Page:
O’Neill relentlessly analyzes the lives of five persons at the centre of his drama. While Peter, Hazel and the townspeople are deliberately characterized by purely external means, and Seth is left on the edges of the action, Lavinia, Christine, Orin, Ezra and Adam are placed in a crucible. They are concerned with nothing but themselves, and even that concern is limited to the psycho-sexual problems which they all fatally share. The psychoanalytic approach makes such concentration possible, perhaps inevitable, and it is extraordinary that a play of this length, with so small a cast and so little variety of subject matter, can hold an audience for the length of such remorseless investigation. That it works is because, with the psychoanalytic lead, O’Neill provides an essentially purgative action. Whereas nothing happened to Nina Leeds (in Strange Interlude), much happens to the Mannons. They discover, they grow, and they change, and what happens to them is therapeutic as psychoanalysis is therapeutic.
Exchange of Roles
Characters in O’Neill’s plays often exchange roles at different points in the drama. This is particularly true of Strange Interlude and Mourning Becomes Electra. After Christine has killed herself’ and Lavinia becomes a fully developed woman, she takes Christine’s place in the play as a whole, but especially for Orin who was so close to his mother. Adam Brant includes the identity of Marie Brantome and takes her place from the beginning of the play, thus continuing her dramatic impact, even after her death, upon the Mannon family. When Lavinia returns with Orin from clipper ship in the fifth act of The Hunted, she represents all the Mannon harshness, stiffness, and formal ‘justice’. At that point, before her dramatic change in the last play, she has completely taken the place of Ezra. When Lavinia becomes feminine, and in the process “becomes” Christine, there is no one left to play Ezra, and to fill this character vacuum Orin becomes more and more like his father, obsessed with the idea of a special doom reserved for all the Mannons. We learn that in the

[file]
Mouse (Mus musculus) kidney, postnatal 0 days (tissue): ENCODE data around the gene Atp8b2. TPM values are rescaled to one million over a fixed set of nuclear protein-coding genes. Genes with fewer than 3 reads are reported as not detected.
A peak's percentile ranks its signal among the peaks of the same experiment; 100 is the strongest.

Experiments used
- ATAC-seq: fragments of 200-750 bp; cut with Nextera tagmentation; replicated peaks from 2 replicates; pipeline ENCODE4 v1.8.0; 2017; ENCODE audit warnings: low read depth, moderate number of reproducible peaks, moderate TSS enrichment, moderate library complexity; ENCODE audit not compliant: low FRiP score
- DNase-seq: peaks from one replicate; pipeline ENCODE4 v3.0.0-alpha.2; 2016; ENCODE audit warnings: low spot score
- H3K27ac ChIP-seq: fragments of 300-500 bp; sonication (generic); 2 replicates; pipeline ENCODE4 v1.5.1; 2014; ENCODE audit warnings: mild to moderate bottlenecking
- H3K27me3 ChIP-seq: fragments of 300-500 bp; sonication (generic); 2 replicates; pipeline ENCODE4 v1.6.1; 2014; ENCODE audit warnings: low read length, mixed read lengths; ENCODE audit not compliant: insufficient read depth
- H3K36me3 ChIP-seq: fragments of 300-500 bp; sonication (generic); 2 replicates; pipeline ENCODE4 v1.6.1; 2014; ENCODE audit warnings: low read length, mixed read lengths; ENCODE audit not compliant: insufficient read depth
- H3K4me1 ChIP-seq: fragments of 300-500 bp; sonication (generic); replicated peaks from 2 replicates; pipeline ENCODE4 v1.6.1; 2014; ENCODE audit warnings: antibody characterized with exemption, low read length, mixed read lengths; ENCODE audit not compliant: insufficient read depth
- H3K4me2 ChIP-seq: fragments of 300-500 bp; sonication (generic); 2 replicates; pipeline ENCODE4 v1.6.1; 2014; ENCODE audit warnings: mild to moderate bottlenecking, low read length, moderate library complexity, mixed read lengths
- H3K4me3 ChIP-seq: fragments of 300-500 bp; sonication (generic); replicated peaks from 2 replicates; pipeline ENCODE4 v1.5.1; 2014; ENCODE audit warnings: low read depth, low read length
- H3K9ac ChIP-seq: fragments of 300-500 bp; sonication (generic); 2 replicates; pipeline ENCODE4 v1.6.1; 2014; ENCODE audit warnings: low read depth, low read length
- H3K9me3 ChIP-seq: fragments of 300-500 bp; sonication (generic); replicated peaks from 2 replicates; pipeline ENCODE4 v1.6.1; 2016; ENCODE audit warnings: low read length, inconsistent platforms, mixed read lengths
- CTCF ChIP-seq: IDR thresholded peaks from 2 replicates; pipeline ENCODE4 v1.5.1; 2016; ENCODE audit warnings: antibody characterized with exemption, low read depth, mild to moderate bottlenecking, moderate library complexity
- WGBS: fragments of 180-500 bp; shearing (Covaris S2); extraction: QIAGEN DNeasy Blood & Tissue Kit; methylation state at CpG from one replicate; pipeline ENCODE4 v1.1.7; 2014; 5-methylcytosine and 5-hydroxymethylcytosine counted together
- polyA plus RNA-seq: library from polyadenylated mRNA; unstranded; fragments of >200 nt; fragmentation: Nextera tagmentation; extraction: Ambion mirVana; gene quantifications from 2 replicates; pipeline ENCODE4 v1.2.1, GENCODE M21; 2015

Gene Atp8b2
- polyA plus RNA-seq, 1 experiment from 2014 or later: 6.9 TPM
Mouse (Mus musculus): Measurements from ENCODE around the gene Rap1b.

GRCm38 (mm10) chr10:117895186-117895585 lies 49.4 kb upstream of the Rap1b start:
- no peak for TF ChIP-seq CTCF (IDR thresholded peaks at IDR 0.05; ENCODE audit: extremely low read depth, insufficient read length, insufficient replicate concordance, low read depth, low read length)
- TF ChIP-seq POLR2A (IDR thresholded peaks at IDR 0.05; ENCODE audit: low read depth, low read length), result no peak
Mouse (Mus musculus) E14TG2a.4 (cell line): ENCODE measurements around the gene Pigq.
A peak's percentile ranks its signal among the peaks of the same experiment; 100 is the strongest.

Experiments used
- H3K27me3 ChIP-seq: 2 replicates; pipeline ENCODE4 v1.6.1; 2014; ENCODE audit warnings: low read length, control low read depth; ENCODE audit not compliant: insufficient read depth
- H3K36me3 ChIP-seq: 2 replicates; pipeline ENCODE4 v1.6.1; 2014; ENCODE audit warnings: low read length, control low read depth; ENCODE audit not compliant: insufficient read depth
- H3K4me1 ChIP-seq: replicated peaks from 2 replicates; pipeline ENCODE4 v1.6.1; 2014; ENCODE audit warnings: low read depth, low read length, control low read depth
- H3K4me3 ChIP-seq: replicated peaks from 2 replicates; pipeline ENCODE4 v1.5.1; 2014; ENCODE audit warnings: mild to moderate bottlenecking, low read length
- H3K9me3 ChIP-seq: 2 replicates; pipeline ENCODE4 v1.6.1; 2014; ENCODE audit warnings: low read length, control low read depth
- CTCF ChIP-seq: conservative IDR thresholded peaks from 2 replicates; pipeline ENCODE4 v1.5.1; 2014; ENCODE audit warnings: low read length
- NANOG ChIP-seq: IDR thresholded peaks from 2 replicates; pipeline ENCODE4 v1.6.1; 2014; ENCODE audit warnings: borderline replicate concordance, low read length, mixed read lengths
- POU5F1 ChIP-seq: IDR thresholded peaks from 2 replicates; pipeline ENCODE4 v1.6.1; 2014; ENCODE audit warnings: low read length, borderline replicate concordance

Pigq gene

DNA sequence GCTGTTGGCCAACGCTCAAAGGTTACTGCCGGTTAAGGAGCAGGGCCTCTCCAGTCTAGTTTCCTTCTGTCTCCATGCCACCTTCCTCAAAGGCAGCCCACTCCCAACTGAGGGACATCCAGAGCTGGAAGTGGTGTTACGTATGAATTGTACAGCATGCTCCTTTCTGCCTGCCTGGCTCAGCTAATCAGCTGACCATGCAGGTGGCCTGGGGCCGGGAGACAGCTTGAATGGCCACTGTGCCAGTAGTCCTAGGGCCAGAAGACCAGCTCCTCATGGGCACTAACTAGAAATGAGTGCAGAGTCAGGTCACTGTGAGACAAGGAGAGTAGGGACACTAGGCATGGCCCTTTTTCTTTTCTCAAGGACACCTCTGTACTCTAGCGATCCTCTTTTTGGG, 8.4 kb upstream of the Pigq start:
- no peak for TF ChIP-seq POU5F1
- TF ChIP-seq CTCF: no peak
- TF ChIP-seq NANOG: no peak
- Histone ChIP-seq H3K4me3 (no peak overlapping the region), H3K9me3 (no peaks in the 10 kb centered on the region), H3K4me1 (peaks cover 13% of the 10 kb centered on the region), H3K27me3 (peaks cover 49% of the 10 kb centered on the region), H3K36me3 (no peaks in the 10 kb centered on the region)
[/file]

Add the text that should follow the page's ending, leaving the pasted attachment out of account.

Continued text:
South Seas he had been jealous of Lavinia’s interest in other men, in exactly the same way that Ezra was jealous of Christine. What is in fact happening at this point in the play is that Orin and Lavinia are reliving their parents’ marriage and tragedy. Once Orin is dead, Lavinia loses her identification with Christine and once again assumes the stiff, repressed, and dead attitudes of a Mannon.
Characters substitute for each other in Mourning Becomes Electra because in spite of separate identities there are only two basic characters, the repressed, moralistic man dominated by a will to death, and the voluptuous, exotic, and sensual woman, dominated by a will to life through sex. All the characters in this play are variants of these two basic types. Character substitution, then is the strongest support for the idea that the play is dominated by the basic polarity’s or duality’s of life; and that these have to be resolved before the play can end.